For almost two decades, the Hellman Fellows Fund has provided research grants to promising faculty during their early-career period. Given the success of this program, the Hellman Foundation has given a $12 million endowment to support the program in perpetuity.
Renamed the UC San Francisco Society of Hellman Fellows, the fellowship program will continue providing UCSF assistant professors support for outstanding research at the career juncture when startup funding is often exhausted and first grants may not yet have been obtained.
“My parents, Warren and Chris Hellman, used to say that creating the Hellman Fellows program was one of the best things our family ever did,” said Frances Hellman, the Hellman Fellows Fund’s president. “The discoveries, commitment, and great potential of UCSF faculty continue to inspire us year after year,” she said. “We are thrilled to be carrying on our father’s legacy by ensuring that Hellman Fellowships can exist in perpetuity throughout the University of California system.”
The discoveries, commitment, and great potential of UCSF faculty continue to inspire us year after year. We are thrilled to be carrying on our father’s legacy by ensuring that Hellman Fellowships can exist in perpetuity throughout the University of California system.
The UCSF Society of Hellman Fellows has been redesigned with its new long-term status in mind. The program will continue its current annual support for approximately eight fellows working in any field of study, with an emphasis on supporting hard-to-fund areas of research. In addition, in alignment with UCSF Chancellor Sam Hawgood’s priorities in health equity and anti-racism, it will add four to five new annual fellowships that specifically support faculty making contributions to diversity, equity, and inclusion and whose work is aimed at advancing health equity.
Chancellor Hawgood says the new funding opportunities convert UCSF’s organizational priorities into direct action. “As we continue to engage in dialogue and take actions to dismantle the multi-faceted challenges of systemic racism, we dedicate ourselves to achieving these vital changes because we know that diversity, equity, and inclusion are critical to our success,” he said.
UCSF demonstrated its enthusiasm for the gift and the expanded program by adding an additional $3 million, raising the new Hellman Fellows endowment to $15 million. The internal contribution is split between the Office of the Chancellor and the School of Medicine.
Talmadge E. King Jr., MD, dean of the UCSF School of Medicine and vice chancellor for medical affairs, says the fellowship’s financial support and mentorship has ripple effects beyond simply advancing individual careers. “We believe that bolstering the scientific efforts of our early career faculty has a direct correlation to their retention and institutional impact at UCSF as our organization continues to push the boundaries of our present knowledge,” he said.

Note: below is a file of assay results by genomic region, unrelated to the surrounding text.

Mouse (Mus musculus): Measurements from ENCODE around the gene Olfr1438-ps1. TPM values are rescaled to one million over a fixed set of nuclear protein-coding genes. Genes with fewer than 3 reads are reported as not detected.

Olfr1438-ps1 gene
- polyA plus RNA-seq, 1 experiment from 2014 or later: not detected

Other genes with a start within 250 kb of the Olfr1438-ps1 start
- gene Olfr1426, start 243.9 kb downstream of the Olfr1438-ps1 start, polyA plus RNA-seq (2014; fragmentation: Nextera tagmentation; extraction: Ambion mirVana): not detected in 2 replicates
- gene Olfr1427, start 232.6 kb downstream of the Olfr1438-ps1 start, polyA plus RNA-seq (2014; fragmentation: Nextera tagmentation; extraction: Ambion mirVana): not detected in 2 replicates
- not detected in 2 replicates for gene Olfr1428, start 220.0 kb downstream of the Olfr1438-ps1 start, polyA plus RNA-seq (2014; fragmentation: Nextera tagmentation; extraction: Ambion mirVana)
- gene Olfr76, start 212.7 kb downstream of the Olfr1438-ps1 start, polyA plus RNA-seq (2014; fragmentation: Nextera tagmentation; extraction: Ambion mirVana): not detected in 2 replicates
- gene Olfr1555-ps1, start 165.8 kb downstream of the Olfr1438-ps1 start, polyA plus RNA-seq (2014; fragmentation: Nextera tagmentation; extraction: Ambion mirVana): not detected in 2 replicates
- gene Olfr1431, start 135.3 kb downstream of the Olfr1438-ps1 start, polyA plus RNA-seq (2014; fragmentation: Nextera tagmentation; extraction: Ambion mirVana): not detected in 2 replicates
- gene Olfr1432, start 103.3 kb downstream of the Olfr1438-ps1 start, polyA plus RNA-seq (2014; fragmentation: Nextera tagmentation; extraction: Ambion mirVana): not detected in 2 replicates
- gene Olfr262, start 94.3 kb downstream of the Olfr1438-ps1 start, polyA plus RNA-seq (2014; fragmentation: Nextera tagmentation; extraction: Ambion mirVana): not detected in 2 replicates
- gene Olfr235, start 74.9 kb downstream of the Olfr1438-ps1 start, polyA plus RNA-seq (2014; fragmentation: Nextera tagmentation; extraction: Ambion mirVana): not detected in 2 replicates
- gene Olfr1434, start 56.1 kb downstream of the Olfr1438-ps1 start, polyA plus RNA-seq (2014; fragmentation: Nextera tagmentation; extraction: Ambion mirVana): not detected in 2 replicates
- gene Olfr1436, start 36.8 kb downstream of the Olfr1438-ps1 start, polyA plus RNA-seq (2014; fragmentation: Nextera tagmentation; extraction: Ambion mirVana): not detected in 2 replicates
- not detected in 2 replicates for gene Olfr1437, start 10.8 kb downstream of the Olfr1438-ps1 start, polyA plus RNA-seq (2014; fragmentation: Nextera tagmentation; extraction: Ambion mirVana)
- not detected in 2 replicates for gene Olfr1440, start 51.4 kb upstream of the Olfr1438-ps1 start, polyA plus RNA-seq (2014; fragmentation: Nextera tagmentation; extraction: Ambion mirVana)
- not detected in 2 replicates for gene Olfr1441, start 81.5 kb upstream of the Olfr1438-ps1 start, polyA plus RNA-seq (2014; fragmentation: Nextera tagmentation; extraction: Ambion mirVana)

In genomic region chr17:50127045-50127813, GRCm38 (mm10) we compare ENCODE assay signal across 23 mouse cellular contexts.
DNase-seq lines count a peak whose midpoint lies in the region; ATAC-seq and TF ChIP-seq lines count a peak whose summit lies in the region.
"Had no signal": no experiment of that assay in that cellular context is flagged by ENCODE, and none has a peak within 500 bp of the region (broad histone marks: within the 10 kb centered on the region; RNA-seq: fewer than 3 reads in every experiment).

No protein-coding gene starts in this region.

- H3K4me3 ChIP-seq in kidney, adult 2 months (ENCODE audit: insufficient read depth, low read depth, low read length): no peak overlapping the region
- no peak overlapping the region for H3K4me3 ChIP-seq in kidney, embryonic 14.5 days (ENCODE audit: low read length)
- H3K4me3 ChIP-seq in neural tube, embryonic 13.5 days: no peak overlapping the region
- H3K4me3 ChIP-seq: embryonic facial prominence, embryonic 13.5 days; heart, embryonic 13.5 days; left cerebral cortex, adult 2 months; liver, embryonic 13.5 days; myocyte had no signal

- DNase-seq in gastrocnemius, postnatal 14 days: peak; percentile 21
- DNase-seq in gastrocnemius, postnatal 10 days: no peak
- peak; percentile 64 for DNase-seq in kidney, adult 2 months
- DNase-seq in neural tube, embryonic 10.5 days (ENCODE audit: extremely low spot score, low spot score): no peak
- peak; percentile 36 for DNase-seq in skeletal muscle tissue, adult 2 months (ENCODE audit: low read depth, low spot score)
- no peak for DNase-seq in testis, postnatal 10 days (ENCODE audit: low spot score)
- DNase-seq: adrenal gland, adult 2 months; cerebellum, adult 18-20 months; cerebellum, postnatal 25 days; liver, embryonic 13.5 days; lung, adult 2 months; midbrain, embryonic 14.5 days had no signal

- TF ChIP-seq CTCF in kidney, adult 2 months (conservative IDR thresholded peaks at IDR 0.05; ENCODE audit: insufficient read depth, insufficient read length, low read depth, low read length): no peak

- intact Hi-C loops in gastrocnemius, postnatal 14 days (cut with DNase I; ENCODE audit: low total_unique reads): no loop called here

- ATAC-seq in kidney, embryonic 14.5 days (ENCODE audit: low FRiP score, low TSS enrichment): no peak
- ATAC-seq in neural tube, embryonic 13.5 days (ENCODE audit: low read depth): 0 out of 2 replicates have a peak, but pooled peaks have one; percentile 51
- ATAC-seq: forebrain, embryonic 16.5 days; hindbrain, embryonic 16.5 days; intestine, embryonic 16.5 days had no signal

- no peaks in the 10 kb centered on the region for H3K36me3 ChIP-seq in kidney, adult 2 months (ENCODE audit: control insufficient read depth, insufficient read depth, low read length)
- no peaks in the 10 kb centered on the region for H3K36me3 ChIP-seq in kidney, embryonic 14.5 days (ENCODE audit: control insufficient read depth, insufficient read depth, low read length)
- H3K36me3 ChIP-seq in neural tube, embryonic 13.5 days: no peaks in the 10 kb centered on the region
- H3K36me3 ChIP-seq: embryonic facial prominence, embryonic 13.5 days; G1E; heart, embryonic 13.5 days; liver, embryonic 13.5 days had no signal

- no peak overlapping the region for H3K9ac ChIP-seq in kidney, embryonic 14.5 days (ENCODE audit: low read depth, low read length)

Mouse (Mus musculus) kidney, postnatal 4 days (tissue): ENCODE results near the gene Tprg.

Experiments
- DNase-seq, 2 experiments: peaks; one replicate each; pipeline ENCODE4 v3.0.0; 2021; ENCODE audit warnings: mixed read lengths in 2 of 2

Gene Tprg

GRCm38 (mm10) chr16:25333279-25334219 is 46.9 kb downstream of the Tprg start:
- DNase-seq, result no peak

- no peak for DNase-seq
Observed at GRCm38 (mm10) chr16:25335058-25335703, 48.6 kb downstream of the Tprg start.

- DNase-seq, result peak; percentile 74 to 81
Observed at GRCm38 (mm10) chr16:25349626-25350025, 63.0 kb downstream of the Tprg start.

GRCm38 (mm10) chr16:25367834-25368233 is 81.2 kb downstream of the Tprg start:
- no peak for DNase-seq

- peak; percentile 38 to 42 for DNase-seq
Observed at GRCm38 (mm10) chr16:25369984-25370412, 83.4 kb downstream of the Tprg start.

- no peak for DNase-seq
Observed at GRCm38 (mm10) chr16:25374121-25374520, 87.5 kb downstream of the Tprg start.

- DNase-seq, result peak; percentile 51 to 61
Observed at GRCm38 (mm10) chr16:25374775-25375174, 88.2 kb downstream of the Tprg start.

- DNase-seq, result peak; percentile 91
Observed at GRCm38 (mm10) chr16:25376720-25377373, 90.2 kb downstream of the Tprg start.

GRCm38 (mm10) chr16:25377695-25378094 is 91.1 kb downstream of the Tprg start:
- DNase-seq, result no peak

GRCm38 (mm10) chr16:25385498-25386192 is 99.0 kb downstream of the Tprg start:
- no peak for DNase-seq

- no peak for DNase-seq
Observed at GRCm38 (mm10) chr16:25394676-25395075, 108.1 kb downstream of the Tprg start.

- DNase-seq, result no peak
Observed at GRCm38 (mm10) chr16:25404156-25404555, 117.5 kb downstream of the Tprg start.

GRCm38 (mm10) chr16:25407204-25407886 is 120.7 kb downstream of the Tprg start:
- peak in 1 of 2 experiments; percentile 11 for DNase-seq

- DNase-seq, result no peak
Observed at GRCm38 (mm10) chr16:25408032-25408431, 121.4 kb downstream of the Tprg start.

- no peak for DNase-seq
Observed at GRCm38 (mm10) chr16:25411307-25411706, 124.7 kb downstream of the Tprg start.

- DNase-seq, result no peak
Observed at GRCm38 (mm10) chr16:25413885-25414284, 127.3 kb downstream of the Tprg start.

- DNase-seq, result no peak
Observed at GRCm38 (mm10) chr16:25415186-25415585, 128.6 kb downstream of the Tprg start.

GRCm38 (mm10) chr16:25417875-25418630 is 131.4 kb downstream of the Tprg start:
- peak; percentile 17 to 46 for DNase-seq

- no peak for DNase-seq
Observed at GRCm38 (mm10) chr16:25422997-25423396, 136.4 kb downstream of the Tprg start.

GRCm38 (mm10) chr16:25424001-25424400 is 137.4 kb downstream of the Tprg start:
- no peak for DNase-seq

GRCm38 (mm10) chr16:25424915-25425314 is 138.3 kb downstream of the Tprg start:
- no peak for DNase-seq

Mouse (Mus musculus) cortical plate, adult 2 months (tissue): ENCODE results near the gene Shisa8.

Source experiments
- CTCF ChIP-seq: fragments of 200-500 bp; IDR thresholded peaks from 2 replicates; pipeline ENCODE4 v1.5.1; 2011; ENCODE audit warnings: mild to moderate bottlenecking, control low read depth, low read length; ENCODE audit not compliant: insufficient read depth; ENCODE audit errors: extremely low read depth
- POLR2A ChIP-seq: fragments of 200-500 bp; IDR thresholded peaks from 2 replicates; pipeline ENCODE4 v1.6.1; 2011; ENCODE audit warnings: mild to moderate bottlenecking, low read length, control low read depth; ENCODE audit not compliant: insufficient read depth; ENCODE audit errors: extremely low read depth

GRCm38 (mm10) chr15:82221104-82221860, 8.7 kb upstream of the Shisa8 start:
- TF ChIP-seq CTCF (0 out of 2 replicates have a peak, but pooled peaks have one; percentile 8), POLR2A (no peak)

The endowment is structured to match donations from new donors interested in creating their own named fellowships, further increasing the potential for additional research support.
Paying It Forward
Hellman Fellows often describe the support as a critical turning point. They leverage research successes supported by Hellman funding to build careers that make impacts across UCSF’s patients and faculty, the broader medical profession, and surrounding communities.
For example, UCSF professor of medicine Alicia Fernandez, MD, says she can trace a direct line from her Hellman Fellowship to a career that incorporates increasing health equity and reducing health disparities. Fernandez, an internist at Zuckerberg San Francisco General Hospital and Trauma Center, used her fellowship to write her first National Institutes of Health (NIH) grant, in health-services research. She now leads the UCSF Center for Vulnerable Populations Latinx and Immigrant Health research program, and she founded the UCSF Latinx Center of Excellence, a federally and UCSF-funded initiative to increase the university’s academic diversity and Latinx-oriented research.
Monica Gandhi, MD, MPH, professor of medicine and director of the UCSF Center for AIDS Research, also attributes her later successes to her Hellman Fellowship support. Her current research includes identifying low-cost ways to measure antiretroviral levels in resource-poor settings and developing prevention and treatment strategies for HIV infection in women.
Gandhi also paid forward the support she received, winning an NIH grant that nurtures early-career HIV researchers and scientists who are underrepresented minorities. Her work resulted in UCSF’s annual “Mentoring the Mentors” workshop, which provides HIV researchers from around the country with effective mentorship techniques.
Collectively, the ever-expanding cohort of fellowship alumni have raised hundreds of millions of dollars in external research funds, with over $400 million alone from the NIH. They are clinical and research leaders in a wide range of fields, including palliative care, hospital medicine, preventive care for vulnerable populations, pediatric stroke and cellular molecular pharmacology, the mechanisms behind many diseases – to name just a few.
They provide leadership on multiple fronts, serving on state and national advisory boards, leading UCSF departments and research efforts, and spearheading mentorship efforts across the University.
“The UCSF Society of Hellman Fellows is a superb example of the way an investment in the career development of a junior faculty member can have far-reaching impact,” says Chancellor Hawgood. “The creativity, commitment and accomplishments of our Hellman Fellows are a window into UCSF’s expertise in tackling the most vexing challenges in science and health care.”